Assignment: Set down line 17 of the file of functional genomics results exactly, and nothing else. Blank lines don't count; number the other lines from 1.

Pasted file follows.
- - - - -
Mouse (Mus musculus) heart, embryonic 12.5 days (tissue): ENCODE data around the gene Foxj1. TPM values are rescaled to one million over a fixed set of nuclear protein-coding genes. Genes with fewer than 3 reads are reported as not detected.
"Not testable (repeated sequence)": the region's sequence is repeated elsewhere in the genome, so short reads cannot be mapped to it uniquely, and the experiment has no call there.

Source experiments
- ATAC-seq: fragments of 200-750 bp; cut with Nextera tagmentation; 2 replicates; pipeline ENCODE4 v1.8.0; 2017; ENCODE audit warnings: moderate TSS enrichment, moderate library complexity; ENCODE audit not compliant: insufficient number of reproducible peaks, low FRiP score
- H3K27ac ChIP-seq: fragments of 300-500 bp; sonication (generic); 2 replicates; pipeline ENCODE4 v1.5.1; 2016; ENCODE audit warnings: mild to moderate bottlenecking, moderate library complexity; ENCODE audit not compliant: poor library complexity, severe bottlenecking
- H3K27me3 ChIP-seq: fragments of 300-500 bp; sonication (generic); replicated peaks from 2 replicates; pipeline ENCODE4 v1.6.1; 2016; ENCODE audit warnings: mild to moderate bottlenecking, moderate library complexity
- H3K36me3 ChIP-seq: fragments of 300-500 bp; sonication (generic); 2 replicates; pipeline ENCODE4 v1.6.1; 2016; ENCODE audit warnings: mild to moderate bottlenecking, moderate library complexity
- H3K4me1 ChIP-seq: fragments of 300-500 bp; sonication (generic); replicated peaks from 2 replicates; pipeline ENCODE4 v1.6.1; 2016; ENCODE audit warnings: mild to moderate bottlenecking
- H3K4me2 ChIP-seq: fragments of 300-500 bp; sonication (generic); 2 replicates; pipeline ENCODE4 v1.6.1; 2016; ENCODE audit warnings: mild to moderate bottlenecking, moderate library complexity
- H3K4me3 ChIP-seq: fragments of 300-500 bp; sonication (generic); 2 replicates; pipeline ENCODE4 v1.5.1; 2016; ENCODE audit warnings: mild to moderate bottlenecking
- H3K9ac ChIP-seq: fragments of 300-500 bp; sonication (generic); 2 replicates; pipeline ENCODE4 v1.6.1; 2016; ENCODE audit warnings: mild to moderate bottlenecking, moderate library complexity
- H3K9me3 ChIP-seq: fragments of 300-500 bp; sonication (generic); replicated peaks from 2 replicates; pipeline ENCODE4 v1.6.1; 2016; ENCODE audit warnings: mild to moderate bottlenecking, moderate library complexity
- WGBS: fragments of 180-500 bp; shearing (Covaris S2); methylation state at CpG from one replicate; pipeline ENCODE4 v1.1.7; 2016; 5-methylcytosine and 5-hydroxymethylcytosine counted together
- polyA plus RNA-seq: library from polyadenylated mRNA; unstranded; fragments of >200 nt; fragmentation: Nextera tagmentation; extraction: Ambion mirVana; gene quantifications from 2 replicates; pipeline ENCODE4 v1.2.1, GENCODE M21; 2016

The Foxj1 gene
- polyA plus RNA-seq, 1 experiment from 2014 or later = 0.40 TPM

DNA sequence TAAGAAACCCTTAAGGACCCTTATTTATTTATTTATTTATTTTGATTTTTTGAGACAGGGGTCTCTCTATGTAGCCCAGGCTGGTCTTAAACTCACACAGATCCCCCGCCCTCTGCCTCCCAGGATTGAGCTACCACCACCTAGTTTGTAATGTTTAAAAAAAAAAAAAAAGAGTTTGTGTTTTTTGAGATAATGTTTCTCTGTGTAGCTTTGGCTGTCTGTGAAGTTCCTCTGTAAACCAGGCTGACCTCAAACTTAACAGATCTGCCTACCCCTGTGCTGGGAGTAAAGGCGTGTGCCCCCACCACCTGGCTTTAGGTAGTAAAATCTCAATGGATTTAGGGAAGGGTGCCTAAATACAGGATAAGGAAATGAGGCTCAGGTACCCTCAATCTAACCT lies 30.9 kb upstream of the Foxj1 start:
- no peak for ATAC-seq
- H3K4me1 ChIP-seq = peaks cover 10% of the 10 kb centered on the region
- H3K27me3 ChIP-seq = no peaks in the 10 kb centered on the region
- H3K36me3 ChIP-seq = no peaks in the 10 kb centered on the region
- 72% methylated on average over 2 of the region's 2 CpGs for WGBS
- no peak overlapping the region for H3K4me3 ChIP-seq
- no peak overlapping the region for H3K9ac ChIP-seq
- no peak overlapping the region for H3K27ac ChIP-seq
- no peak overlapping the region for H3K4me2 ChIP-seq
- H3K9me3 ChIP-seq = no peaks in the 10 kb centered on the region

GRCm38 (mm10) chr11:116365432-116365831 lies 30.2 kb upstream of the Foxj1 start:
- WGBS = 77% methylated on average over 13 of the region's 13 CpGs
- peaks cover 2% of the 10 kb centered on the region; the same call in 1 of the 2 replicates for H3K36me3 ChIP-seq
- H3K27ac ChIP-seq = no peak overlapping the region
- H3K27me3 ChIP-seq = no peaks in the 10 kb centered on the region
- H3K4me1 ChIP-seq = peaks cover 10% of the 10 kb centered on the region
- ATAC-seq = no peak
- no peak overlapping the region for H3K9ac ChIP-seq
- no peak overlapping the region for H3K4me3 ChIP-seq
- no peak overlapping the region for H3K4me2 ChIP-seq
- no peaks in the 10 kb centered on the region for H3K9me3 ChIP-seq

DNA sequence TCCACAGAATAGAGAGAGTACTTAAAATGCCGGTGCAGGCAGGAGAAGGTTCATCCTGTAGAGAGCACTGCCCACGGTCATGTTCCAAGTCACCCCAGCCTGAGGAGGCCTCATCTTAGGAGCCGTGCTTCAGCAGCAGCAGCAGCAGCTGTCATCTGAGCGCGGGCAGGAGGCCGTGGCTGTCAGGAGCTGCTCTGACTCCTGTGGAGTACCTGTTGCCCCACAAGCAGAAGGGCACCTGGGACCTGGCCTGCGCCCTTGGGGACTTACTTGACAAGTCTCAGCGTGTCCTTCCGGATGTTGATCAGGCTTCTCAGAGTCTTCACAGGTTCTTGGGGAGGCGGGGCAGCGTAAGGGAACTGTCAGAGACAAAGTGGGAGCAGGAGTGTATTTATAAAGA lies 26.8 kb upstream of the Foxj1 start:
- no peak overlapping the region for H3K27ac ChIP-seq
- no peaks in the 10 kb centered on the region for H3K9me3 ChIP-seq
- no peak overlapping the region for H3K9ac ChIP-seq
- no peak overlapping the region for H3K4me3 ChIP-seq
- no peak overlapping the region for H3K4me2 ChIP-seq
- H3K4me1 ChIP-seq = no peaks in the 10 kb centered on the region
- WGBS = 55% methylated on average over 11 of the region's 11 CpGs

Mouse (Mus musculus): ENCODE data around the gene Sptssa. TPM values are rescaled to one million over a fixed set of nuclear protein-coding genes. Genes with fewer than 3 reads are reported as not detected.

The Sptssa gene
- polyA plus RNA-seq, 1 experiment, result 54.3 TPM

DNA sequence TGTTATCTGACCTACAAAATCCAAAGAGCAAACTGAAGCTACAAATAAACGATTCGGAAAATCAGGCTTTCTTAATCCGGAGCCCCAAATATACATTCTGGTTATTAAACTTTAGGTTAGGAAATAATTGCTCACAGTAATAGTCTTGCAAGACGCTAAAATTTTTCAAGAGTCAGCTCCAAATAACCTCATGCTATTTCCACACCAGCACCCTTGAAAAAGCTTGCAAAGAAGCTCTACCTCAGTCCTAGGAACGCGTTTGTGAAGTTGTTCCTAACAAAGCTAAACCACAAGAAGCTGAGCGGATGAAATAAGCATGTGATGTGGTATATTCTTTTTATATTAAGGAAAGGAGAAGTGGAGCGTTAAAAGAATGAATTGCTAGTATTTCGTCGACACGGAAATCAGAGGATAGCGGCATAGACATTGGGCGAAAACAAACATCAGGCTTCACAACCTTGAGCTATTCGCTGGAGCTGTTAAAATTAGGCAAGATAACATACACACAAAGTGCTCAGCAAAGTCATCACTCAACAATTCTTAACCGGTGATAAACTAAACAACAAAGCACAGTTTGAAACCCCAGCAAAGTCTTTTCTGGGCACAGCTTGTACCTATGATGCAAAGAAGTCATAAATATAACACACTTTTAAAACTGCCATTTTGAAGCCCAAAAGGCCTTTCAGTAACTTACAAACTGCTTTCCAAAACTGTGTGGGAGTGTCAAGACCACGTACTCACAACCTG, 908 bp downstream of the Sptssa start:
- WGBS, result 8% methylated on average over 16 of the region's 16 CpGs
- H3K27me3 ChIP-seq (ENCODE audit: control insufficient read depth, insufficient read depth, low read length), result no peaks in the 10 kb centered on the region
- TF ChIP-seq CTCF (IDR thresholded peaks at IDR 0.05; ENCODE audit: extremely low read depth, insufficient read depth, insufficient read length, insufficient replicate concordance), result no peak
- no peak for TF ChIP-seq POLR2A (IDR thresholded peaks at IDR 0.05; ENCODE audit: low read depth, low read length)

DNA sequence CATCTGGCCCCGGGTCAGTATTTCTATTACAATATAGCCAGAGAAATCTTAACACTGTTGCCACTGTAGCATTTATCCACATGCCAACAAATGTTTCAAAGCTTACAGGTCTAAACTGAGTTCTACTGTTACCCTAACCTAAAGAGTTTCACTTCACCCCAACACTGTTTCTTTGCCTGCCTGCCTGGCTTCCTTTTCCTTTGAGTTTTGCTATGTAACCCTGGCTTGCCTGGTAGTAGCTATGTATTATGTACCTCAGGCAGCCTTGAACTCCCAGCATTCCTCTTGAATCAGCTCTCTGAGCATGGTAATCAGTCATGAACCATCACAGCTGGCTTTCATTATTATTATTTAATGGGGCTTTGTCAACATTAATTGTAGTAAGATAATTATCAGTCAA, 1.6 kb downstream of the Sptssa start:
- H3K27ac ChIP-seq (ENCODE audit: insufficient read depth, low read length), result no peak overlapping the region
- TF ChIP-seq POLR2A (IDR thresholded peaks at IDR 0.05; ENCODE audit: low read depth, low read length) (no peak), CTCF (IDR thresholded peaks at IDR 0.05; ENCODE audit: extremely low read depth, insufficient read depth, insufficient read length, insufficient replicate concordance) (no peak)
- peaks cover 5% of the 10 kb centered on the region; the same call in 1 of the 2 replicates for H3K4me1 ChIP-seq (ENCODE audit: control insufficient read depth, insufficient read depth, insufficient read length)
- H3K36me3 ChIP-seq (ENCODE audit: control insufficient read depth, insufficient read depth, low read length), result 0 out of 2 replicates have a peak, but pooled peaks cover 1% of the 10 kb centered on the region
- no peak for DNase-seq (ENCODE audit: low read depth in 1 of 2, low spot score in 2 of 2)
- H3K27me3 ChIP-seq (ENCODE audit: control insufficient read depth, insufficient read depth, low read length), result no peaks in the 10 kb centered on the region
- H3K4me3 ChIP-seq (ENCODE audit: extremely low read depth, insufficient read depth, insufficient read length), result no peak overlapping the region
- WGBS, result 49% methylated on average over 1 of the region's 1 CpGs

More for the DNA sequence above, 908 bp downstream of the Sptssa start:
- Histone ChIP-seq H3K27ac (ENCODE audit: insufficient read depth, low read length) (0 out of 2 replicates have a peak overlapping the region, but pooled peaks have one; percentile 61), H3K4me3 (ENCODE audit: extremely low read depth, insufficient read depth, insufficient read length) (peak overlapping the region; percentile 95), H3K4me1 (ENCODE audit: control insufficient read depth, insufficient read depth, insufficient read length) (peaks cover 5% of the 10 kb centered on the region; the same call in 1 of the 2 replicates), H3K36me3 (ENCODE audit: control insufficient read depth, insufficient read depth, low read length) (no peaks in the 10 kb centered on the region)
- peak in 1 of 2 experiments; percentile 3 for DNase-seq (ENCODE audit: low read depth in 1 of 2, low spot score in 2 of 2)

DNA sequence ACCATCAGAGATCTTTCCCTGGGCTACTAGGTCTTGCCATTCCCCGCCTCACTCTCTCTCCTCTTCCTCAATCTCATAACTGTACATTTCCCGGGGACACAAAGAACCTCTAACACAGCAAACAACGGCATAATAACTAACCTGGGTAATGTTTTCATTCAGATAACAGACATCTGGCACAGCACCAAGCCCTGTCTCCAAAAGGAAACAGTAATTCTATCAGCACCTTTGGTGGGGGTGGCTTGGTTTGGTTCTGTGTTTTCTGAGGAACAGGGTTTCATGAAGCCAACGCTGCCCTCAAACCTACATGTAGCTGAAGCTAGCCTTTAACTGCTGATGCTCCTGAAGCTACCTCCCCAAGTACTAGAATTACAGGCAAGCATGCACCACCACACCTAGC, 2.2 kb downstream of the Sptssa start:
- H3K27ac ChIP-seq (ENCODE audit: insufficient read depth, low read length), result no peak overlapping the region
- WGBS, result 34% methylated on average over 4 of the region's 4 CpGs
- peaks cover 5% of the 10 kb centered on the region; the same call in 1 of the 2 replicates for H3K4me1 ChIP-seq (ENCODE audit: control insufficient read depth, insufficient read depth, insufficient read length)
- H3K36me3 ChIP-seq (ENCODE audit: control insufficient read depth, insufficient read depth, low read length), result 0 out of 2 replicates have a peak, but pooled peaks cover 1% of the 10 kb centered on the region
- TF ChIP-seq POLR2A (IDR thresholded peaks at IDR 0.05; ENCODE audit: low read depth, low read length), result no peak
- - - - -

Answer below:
DNA sequence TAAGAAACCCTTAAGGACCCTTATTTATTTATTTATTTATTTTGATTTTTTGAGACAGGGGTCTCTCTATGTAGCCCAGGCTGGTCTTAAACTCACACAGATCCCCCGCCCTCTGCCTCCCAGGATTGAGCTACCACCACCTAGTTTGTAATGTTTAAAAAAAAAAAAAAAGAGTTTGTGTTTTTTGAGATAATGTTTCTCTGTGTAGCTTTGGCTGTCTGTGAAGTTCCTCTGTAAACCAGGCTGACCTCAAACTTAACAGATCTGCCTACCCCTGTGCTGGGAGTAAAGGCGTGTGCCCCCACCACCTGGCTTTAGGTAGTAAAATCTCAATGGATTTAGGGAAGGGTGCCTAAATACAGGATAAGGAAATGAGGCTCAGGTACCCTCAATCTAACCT lies 30.9 kb upstream of the Foxj1 start: